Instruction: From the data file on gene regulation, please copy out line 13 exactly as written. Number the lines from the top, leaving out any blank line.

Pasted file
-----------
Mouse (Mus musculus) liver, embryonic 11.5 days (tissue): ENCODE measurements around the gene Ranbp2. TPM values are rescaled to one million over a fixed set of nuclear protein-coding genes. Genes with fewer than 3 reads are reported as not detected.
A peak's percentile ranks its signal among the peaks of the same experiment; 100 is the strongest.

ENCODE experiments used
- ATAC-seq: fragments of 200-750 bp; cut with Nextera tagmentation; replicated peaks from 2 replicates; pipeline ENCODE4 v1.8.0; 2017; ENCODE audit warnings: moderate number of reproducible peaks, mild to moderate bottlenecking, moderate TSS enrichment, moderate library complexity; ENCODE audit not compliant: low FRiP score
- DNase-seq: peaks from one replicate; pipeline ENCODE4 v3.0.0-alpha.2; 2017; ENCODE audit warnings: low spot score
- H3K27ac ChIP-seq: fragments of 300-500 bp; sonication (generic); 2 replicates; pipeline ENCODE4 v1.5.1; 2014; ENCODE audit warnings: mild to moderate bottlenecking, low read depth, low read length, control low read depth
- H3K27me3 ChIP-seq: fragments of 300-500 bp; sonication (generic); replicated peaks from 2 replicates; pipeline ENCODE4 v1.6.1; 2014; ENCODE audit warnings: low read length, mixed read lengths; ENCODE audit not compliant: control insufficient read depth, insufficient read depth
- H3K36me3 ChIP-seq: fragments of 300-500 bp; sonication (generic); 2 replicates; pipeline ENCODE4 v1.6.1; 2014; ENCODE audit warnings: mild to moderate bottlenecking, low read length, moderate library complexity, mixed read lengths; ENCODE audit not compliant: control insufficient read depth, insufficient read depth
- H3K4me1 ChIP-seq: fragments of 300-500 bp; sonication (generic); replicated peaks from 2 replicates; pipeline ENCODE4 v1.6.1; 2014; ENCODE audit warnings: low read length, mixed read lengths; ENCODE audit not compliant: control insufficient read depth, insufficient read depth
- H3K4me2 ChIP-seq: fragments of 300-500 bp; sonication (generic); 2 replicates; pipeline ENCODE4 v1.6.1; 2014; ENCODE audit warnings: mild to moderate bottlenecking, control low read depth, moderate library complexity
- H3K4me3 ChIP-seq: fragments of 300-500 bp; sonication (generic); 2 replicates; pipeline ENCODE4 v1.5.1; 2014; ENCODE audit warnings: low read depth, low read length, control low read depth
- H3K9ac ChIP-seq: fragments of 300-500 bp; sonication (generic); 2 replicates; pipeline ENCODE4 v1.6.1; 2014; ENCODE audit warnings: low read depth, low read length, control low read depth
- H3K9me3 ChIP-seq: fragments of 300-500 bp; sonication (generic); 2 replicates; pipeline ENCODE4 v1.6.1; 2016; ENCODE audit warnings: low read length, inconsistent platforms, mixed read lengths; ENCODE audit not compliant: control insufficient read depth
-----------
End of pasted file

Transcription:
- H3K9me3 ChIP-seq: fragments of 300-500 bp; sonication (generic); 2 replicates; pipeline ENCODE4 v1.6.1; 2016; ENCODE audit warnings: low read length, inconsistent platforms, mixed read lengths; ENCODE audit not compliant: control insufficient read depth